Help Privacy Policy Disclaimer
  Advanced SearchBrowse




Journal Article

Cross-correlation search for periodic gravitational waves


Krishnan,  Badri
Astrophysical Relativity, AEI-Golm, MPI for Gravitational Physics, Max Planck Society;


Whelan,  John T.
Astrophysical Relativity, AEI-Golm, MPI for Gravitational Physics, Max Planck Society;

External Resource
No external resources are shared
Fulltext (restricted access)
There are currently no full texts shared for your IP range.
Fulltext (public)

(Publisher version), 756KB

Supplementary Material (public)
There is no public supplementary material available

Dhurandhar, S., Krishnan, B., Mukhopadhyay, H., & Whelan, J. T. (2008). Cross-correlation search for periodic gravitational waves. Physical Review D, 77(8): 082001. doi:10.1103/PhysRevD.77.082001.

Cite as: https://hdl.handle.net/11858/00-001M-0000-0013-626B-F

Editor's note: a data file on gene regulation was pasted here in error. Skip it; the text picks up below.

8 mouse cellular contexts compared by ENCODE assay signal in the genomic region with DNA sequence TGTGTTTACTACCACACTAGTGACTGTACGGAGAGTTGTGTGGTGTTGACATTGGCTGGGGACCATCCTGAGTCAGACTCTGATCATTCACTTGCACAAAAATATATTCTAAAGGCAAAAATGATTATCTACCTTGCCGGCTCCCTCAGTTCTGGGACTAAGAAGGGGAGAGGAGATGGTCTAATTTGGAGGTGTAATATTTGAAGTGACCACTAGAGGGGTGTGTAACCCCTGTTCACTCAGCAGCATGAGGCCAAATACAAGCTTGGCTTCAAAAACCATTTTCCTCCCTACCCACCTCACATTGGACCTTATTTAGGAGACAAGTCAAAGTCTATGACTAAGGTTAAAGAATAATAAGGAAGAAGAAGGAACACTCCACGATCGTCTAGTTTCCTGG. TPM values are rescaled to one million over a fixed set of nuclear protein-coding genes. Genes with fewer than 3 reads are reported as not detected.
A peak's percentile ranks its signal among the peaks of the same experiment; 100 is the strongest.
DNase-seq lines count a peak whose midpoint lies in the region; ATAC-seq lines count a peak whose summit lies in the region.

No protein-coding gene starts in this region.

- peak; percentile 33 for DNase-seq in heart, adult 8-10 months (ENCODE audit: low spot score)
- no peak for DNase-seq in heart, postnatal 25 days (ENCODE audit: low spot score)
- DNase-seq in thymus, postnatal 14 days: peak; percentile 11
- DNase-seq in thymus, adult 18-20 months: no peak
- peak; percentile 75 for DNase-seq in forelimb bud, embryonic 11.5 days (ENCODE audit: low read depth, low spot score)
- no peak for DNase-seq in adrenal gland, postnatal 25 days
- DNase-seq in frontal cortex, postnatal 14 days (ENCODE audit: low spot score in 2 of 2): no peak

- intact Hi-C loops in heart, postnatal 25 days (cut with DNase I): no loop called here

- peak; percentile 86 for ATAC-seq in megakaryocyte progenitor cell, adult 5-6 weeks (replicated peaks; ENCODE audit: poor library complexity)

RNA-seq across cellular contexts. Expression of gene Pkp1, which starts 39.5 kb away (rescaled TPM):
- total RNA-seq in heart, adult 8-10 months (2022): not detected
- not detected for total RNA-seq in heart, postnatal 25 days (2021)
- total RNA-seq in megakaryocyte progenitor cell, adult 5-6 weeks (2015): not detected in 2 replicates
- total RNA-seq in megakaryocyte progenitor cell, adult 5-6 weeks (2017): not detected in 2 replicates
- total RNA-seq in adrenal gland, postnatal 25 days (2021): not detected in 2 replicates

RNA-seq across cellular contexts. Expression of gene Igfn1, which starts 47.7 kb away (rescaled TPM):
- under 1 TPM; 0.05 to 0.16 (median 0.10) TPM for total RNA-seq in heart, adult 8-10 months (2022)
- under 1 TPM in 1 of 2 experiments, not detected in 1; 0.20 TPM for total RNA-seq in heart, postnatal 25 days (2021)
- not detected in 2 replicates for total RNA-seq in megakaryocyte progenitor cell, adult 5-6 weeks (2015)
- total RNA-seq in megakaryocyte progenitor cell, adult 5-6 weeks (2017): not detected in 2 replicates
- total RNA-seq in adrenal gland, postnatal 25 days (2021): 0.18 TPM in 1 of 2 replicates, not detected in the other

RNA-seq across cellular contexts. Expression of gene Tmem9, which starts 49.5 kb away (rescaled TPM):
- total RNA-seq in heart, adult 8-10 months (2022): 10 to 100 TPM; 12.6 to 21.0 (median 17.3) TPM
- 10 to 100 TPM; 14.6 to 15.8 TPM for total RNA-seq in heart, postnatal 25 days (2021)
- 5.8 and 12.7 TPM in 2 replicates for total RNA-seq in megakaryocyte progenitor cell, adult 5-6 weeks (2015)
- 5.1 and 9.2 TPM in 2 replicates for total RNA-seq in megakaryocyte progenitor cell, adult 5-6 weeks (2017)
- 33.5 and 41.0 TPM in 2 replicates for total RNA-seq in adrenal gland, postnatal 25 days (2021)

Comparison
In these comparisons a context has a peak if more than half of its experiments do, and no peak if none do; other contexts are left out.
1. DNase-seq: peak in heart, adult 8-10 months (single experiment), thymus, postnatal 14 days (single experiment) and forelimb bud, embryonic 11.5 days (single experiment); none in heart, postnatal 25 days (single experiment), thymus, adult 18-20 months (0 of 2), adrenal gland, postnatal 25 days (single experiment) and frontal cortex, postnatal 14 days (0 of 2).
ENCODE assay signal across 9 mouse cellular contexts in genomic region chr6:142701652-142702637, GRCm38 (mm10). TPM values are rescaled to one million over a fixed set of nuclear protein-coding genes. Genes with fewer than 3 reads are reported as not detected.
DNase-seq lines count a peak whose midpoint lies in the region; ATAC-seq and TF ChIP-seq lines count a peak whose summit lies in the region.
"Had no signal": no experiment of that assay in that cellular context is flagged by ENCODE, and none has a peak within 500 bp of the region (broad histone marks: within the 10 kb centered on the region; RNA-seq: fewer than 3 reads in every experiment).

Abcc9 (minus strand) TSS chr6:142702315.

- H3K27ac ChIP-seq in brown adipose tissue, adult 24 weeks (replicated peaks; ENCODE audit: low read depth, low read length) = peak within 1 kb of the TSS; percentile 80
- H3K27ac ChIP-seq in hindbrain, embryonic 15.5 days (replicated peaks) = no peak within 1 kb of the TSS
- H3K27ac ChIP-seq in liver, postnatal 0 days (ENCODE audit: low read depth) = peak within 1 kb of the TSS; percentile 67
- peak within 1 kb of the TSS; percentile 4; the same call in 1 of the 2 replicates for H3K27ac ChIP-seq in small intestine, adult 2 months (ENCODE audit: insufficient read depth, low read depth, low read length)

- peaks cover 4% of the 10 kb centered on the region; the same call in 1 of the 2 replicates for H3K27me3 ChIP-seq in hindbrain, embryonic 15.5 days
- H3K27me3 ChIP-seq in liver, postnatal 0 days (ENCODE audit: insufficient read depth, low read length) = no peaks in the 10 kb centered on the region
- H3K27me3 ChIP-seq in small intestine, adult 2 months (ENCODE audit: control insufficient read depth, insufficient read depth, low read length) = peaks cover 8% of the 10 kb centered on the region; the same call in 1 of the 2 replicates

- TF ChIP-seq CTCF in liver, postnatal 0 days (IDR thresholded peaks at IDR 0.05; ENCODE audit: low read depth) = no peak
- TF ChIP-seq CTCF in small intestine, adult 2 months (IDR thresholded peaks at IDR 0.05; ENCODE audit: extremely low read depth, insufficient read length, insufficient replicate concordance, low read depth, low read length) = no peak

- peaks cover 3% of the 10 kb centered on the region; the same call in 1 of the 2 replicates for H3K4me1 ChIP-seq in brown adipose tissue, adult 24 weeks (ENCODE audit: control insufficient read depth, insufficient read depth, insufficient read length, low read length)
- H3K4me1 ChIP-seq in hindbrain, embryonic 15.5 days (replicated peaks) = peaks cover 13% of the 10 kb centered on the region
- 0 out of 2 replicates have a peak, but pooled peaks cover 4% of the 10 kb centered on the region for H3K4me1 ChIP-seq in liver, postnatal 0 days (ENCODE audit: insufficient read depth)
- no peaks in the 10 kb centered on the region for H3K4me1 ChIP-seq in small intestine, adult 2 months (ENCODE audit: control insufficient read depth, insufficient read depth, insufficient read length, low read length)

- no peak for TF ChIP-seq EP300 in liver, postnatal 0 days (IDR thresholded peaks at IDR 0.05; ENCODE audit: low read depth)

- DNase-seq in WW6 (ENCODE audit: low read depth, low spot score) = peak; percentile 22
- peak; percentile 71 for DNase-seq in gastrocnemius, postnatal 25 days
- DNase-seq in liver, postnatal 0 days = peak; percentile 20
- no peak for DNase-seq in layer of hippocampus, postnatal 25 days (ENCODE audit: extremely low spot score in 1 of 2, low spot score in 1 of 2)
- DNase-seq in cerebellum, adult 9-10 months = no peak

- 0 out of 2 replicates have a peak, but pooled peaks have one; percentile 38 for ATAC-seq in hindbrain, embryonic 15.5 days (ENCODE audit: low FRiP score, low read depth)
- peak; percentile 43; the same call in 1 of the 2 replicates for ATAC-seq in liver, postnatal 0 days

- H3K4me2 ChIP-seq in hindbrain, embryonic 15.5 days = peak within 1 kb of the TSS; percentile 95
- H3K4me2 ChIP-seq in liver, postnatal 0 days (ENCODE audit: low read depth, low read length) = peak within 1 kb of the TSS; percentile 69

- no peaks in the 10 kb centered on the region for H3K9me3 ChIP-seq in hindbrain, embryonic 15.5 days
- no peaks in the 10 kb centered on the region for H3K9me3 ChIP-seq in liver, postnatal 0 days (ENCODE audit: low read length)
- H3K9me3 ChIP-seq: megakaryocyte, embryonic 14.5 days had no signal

In this paper we study the use of cross-correlations between multiple gravitational wave (GW) data streams for detecting long-lived periodic signals. Cross-correlation searches between data from multiple detectors have traditionally been used to search for stochastic GW signals, but recently they have also been used in directed searches for periodic GWs. Here we further adapt the cross-correlation statistic for periodic GW searches by taking into account both the non-stationarity and the long term-phase coherence of the signal. We study the statistical properties and sensitivity of this search, its relation to existing periodic wave searches, and describe the precise way in which the cross-correlation statistic interpolates between semi-coherent and fully-coherent methods. Depending on the maximum duration over we wish to preserve phase coherence, the cross-correlation statistic can be tuned to go from a standard cross-correlation statistic using data from distinct detectors, to the semi-coherent time-frequency methods with increasing coherent time baselines, and all the way to a full coherent search. This leads to a unified framework for studying periodic wave searches and can be used to make informed trade-offs between computational cost, sensitivity, and robustness against signal uncertainties.